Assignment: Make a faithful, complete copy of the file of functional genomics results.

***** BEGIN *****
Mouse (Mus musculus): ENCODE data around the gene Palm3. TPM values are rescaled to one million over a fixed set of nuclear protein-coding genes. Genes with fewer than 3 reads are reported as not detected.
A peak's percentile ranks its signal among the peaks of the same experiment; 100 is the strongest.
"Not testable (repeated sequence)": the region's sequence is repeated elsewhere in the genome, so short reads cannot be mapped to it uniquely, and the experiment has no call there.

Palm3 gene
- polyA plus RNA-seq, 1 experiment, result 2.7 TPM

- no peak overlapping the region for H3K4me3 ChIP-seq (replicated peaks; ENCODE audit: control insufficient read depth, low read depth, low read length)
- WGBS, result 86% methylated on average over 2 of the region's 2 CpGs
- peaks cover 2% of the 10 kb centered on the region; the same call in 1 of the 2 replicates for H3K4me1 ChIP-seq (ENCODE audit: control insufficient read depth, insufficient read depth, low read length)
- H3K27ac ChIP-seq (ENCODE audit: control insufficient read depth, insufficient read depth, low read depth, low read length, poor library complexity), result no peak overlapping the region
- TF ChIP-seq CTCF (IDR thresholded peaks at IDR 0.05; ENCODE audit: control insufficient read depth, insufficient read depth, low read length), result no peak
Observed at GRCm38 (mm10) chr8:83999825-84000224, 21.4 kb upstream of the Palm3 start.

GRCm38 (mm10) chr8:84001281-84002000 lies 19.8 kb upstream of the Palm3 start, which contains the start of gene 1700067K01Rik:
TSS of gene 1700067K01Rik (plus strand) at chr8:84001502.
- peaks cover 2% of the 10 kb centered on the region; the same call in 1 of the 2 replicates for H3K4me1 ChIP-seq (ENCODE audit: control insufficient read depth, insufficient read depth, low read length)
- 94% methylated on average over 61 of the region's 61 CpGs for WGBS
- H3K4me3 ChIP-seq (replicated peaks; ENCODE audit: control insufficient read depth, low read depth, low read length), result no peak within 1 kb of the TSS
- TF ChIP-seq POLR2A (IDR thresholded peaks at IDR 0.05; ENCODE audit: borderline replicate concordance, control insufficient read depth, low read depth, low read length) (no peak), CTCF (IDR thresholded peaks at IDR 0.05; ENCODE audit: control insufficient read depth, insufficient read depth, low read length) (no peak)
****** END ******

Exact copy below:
Mouse (Mus musculus): ENCODE data around the gene Palm3. TPM values are rescaled to one million over a fixed set of nuclear protein-coding genes. Genes with fewer than 3 reads are reported as not detected.
A peak's percentile ranks its signal among the peaks of the same experiment; 100 is the strongest.
"Not testable (repeated sequence)": the region's sequence is repeated elsewhere in the genome, so short reads cannot be mapped to it uniquely, and the experiment has no call there.

Palm3 gene
- polyA plus RNA-seq, 1 experiment, result 2.7 TPM

- no peak overlapping the region for H3K4me3 ChIP-seq (replicated peaks; ENCODE audit: control insufficient read depth, low read depth, low read length)
- WGBS, result 86% methylated on average over 2 of the region's 2 CpGs
- peaks cover 2% of the 10 kb centered on the region; the same call in 1 of the 2 replicates for H3K4me1 ChIP-seq (ENCODE audit: control insufficient read depth, insufficient read depth, low read length)
- H3K27ac ChIP-seq (ENCODE audit: control insufficient read depth, insufficient read depth, low read depth, low read length, poor library complexity), result no peak overlapping the region
- TF ChIP-seq CTCF (IDR thresholded peaks at IDR 0.05; ENCODE audit: control insufficient read depth, insufficient read depth, low read length), result no peak
Observed at GRCm38 (mm10) chr8:83999825-84000224, 21.4 kb upstream of the Palm3 start.

GRCm38 (mm10) chr8:84001281-84002000 lies 19.8 kb upstream of the Palm3 start, which contains the start of gene 1700067K01Rik:
TSS of gene 1700067K01Rik (plus strand) at chr8:84001502.
- peaks cover 2% of the 10 kb centered on the region; the same call in 1 of the 2 replicates for H3K4me1 ChIP-seq (ENCODE audit: control insufficient read depth, insufficient read depth, low read length)
- 94% methylated on average over 61 of the region's 61 CpGs for WGBS
- H3K4me3 ChIP-seq (replicated peaks; ENCODE audit: control insufficient read depth, low read depth, low read length), result no peak within 1 kb of the TSS
- TF ChIP-seq POLR2A (IDR thresholded peaks at IDR 0.05; ENCODE audit: borderline replicate concordance, control insufficient read depth, low read depth, low read length) (no peak), CTCF (IDR thresholded peaks at IDR 0.05; ENCODE audit: control insufficient read depth, insufficient read depth, low read length) (no peak)